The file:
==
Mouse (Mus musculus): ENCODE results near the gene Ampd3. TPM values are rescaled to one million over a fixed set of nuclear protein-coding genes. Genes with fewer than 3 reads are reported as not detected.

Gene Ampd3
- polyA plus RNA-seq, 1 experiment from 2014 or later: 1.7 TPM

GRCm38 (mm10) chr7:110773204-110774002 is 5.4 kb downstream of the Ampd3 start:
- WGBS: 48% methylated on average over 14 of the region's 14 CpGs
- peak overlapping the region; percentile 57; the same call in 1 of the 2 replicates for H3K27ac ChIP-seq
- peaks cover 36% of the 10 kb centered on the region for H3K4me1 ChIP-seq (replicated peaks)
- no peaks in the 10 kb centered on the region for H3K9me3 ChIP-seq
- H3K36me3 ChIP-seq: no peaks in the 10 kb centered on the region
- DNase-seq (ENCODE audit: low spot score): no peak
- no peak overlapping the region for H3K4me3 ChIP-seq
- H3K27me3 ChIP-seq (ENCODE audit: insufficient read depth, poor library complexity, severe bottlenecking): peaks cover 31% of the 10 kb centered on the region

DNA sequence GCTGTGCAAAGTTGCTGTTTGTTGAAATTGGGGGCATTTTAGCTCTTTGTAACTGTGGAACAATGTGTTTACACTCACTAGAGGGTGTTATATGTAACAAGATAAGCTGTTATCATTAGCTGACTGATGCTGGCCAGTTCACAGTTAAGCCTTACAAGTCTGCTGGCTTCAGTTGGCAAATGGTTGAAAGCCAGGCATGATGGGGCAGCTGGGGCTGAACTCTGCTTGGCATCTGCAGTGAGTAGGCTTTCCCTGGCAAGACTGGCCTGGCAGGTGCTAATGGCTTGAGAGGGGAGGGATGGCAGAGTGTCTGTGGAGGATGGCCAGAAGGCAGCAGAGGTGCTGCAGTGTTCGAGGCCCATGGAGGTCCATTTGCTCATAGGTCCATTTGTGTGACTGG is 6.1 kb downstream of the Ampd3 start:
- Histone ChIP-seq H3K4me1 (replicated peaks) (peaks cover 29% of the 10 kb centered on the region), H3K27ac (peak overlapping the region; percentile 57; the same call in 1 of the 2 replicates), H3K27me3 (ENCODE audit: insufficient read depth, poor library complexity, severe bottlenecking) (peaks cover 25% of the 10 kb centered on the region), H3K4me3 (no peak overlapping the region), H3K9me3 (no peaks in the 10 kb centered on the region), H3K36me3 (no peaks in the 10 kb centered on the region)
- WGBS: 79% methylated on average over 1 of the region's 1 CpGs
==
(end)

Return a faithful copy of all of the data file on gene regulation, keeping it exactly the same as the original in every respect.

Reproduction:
Mouse (Mus musculus): ENCODE results near the gene Ampd3. TPM values are rescaled to one million over a fixed set of nuclear protein-coding genes. Genes with fewer than 3 reads are reported as not detected.

Gene Ampd3
- polyA plus RNA-seq, 1 experiment from 2014 or later: 1.7 TPM

GRCm38 (mm10) chr7:110773204-110774002 is 5.4 kb downstream of the Ampd3 start:
- WGBS: 48% methylated on average over 14 of the region's 14 CpGs
- peak overlapping the region; percentile 57; the same call in 1 of the 2 replicates for H3K27ac ChIP-seq
- peaks cover 36% of the 10 kb centered on the region for H3K4me1 ChIP-seq (replicated peaks)
- no peaks in the 10 kb centered on the region for H3K9me3 ChIP-seq
- H3K36me3 ChIP-seq: no peaks in the 10 kb centered on the region
- DNase-seq (ENCODE audit: low spot score): no peak
- no peak overlapping the region for H3K4me3 ChIP-seq
- H3K27me3 ChIP-seq (ENCODE audit: insufficient read depth, poor library complexity, severe bottlenecking): peaks cover 31% of the 10 kb centered on the region

DNA sequence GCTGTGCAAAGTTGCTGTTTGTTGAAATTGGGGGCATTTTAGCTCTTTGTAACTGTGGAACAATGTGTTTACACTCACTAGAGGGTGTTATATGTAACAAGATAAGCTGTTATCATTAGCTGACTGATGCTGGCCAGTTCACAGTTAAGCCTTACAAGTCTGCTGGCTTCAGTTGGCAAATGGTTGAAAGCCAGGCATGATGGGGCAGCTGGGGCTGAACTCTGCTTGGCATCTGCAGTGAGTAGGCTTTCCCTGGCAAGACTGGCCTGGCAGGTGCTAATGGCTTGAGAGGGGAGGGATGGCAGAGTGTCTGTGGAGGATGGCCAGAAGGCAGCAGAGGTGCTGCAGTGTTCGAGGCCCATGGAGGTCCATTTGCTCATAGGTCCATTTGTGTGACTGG is 6.1 kb downstream of the Ampd3 start:
- Histone ChIP-seq H3K4me1 (replicated peaks) (peaks cover 29% of the 10 kb centered on the region), H3K27ac (peak overlapping the region; percentile 57; the same call in 1 of the 2 replicates), H3K27me3 (ENCODE audit: insufficient read depth, poor library complexity, severe bottlenecking) (peaks cover 25% of the 10 kb centered on the region), H3K4me3 (no peak overlapping the region), H3K9me3 (no peaks in the 10 kb centered on the region), H3K36me3 (no peaks in the 10 kb centered on the region)
- WGBS: 79% methylated on average over 1 of the region's 1 CpGs